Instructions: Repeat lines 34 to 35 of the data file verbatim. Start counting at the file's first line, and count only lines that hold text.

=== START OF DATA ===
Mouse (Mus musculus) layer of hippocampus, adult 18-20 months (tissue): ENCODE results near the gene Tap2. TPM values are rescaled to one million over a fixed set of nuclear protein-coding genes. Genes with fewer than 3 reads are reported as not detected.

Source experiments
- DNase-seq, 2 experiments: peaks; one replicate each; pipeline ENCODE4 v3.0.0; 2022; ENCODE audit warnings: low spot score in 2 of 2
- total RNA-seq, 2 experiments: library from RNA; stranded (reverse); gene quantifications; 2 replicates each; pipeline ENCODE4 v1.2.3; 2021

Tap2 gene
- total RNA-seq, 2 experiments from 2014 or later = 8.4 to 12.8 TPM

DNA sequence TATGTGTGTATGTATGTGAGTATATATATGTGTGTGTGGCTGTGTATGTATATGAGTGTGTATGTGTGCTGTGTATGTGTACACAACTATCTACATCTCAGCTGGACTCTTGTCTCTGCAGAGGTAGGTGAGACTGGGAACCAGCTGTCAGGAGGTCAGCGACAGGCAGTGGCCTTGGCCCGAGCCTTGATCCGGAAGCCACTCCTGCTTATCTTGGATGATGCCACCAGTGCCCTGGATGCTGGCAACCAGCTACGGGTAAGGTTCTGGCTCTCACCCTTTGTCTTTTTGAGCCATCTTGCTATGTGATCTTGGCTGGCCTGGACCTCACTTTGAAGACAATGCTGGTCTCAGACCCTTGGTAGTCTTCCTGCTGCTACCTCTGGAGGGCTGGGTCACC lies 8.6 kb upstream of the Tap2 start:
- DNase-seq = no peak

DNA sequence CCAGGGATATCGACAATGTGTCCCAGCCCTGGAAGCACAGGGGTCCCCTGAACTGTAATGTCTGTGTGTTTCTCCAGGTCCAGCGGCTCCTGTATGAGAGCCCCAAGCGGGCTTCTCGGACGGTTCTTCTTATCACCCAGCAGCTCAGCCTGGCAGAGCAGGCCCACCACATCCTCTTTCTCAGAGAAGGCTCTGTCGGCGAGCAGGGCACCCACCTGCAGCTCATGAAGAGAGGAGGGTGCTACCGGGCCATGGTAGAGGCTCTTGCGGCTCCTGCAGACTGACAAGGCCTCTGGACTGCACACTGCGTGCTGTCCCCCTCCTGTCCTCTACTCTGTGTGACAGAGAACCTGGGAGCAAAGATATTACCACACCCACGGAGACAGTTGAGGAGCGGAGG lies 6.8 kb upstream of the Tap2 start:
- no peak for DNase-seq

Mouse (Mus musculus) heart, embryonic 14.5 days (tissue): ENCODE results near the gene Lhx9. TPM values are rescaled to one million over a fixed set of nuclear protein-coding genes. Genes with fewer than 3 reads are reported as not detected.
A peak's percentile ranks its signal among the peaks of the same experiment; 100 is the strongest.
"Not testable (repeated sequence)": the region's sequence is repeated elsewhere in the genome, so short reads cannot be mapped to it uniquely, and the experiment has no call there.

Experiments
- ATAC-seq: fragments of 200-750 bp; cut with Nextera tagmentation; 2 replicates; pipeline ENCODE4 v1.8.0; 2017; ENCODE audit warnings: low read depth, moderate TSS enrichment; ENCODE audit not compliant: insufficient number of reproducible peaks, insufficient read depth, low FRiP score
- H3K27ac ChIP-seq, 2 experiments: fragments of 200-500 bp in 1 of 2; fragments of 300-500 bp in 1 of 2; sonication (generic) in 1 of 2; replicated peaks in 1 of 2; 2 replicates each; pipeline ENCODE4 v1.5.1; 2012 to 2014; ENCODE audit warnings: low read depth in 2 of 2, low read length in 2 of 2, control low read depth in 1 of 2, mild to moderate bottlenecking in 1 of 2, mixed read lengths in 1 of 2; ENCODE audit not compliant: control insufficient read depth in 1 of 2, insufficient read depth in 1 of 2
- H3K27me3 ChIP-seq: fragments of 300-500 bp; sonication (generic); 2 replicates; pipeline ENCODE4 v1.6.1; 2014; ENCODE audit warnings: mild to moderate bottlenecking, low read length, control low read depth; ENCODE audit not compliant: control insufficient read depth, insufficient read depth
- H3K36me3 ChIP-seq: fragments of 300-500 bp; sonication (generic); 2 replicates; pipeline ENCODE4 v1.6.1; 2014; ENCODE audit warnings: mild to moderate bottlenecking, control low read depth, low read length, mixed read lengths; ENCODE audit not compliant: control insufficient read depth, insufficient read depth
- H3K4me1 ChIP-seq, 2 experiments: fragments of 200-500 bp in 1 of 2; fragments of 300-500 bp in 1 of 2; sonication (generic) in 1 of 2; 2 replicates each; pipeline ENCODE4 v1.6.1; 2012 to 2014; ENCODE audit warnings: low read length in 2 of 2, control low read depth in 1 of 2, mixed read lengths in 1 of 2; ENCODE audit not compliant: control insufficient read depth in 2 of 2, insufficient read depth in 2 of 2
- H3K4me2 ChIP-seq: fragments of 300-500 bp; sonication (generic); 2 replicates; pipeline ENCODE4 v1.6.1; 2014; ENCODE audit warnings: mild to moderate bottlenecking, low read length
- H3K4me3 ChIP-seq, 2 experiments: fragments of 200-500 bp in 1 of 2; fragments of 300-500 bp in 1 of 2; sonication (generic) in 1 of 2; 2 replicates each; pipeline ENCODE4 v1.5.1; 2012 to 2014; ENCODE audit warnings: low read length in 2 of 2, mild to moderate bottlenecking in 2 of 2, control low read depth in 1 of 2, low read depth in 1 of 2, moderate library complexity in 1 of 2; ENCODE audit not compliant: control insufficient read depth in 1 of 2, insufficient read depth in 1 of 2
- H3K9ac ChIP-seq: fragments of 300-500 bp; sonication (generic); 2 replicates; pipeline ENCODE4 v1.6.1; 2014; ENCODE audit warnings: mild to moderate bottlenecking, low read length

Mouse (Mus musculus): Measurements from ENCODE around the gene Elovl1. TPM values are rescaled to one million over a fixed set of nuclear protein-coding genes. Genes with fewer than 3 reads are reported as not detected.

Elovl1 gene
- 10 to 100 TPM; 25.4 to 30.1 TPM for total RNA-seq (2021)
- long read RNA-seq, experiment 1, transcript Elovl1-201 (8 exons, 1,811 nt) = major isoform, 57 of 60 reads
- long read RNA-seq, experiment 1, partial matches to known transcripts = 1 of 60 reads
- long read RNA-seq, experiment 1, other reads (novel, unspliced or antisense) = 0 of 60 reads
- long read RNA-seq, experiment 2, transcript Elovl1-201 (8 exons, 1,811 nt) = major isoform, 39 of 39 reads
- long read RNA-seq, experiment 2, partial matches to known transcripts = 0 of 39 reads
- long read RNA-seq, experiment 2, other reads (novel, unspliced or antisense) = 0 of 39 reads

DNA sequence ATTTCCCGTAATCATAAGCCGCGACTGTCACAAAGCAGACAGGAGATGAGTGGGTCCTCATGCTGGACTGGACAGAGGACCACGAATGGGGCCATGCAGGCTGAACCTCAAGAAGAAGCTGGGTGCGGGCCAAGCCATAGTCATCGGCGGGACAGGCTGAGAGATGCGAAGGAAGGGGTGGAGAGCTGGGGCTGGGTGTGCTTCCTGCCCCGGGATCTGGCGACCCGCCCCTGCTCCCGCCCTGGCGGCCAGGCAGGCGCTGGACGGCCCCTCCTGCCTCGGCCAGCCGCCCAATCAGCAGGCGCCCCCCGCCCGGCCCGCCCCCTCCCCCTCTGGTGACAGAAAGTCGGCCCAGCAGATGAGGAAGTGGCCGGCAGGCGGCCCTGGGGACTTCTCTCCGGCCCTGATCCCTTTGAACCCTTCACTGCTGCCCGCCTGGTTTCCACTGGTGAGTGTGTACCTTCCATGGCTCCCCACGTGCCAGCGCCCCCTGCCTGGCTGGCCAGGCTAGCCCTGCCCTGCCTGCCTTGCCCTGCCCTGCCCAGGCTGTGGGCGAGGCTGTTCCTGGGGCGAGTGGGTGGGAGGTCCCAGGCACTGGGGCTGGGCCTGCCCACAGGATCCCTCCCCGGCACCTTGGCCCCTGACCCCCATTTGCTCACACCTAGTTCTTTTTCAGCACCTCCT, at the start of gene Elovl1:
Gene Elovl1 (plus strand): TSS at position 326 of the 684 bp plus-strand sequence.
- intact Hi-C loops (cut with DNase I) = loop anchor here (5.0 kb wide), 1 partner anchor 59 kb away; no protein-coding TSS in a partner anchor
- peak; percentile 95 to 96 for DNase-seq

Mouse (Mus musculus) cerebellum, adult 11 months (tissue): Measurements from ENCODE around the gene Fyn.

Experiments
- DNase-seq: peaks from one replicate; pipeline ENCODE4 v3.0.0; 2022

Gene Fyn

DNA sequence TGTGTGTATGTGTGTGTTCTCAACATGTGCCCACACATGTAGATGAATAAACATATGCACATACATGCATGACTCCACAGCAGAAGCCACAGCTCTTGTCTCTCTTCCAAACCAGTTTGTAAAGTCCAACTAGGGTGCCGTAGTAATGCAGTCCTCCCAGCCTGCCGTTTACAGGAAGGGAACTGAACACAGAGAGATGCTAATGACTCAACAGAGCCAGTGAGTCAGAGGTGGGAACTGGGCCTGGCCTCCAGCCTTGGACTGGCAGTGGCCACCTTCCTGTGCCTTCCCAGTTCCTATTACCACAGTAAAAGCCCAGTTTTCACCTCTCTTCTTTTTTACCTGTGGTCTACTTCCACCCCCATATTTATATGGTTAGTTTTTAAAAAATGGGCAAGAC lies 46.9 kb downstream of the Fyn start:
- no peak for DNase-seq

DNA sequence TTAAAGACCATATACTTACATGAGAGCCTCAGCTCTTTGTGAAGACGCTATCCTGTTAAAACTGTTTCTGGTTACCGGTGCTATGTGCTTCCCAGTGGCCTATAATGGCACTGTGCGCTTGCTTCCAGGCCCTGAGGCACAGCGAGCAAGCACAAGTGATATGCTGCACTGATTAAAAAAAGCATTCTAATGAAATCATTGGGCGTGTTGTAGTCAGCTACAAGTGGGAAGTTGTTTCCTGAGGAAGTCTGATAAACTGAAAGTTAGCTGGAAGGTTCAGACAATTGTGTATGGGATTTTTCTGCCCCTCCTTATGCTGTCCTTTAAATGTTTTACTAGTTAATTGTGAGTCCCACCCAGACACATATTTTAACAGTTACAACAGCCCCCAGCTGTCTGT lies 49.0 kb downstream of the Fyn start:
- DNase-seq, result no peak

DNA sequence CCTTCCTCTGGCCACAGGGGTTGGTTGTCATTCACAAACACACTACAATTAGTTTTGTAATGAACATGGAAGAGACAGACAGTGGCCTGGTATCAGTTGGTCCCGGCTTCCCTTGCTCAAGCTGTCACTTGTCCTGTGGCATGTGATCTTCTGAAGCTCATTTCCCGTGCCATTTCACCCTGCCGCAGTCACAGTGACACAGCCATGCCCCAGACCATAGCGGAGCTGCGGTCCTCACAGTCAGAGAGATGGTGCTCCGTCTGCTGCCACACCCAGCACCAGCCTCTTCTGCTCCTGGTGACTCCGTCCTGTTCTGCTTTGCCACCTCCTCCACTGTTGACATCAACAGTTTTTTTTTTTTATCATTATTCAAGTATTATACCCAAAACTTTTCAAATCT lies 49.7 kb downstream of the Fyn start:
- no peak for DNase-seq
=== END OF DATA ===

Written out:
- intact Hi-C loops (cut with DNase I) = loop anchor here (5.0 kb wide), 1 partner anchor 59 kb away; no protein-coding TSS in a partner anchor
- peak; percentile 95 to 96 for DNase-seq